164-year-old cemetery recognized on National Register for Historic Places
Congressman Brian Higgins was joined Monday by Niagara Falls leaders and representatives from the Oakwood Cemetery Association and Niagara Falls National Heritage Area to officially unveil a National Register of Historic Places designation sign at Oakwood Cemetery.
"This designation recognizes Oakwood Cemetery's role in telling the story of Niagara Falls, and the official sign provides a constant reminder of the special place in history this site holds," Higgins said.
Historic Oakwood Cemetery was founded in 1852 on land donated by Lavinia Porter, daughter of Judge Augustus Porter. The judge was one of the acknowledged founders of Niagara Falls, and one of its largest landowners. Renowned engineer T.D. Judah, also known for his work on the first transcontinental railroad, designed the 18.5-acre cemetery.
The Oakwood landscape was designed in 1882 by Drake Whitney, nephew to the three Whitney sisters for which Niagara Falls State Park's Three Sisters' Islands are named. The existing topography, curving roadways and planned landscaping are evidence of the design philosophy of the Rural Cemetery Movement.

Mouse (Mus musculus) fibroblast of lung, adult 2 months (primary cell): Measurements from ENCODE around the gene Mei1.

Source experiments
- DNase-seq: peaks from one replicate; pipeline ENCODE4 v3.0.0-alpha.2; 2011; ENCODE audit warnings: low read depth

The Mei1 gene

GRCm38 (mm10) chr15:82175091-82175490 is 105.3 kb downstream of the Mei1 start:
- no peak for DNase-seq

Sara Capen, executive director of the Niagara Falls National Heritage Area, said, "Oakwood Cemetery is a tremendous historic and cultural asset in Niagara Falls. Being recognized on the National Register of Historic Places signifies the importance of the history of our region to the story of America. The Niagara Falls National Heritage Area is proud to be a partner with Oakwood Cemetery."
Oakwood would become the final resting place for families whose names are associated with the growth and development of Niagara Falls as a great industrial city and a world-renowned tourist attraction. Today, it includes approximately 22,000 burials. Along with the Whitneys, these families include the Schoelkopfs, of hydroelectric power fame; the Oppenheims; the Siberbergs; the Pfohls; the Haeberles; the Tattersalls; the Holleys; and both Porter brothers. Also among those buried at Oakwood, one finds Annie Edson Taylor, the first person to travel over the falls in a barrel; Homan Walsh, the young kite flyer whose kite and progressively larger ropes sent the cable across the gorge for the suspension bridge; and Capt. Matthew Webb, the first man to swim the English Channel. Also featured in the cemetery is a memorial to "Comrades of the Grand Army of the Republic," veterans of the Civil War.
The National Register of Historic Places, awarded through the National Park Service, is the nation's official list of properties worthy of preservation. It recognizes properties as being an important part of this country's history and provides these properties with a measure of protection.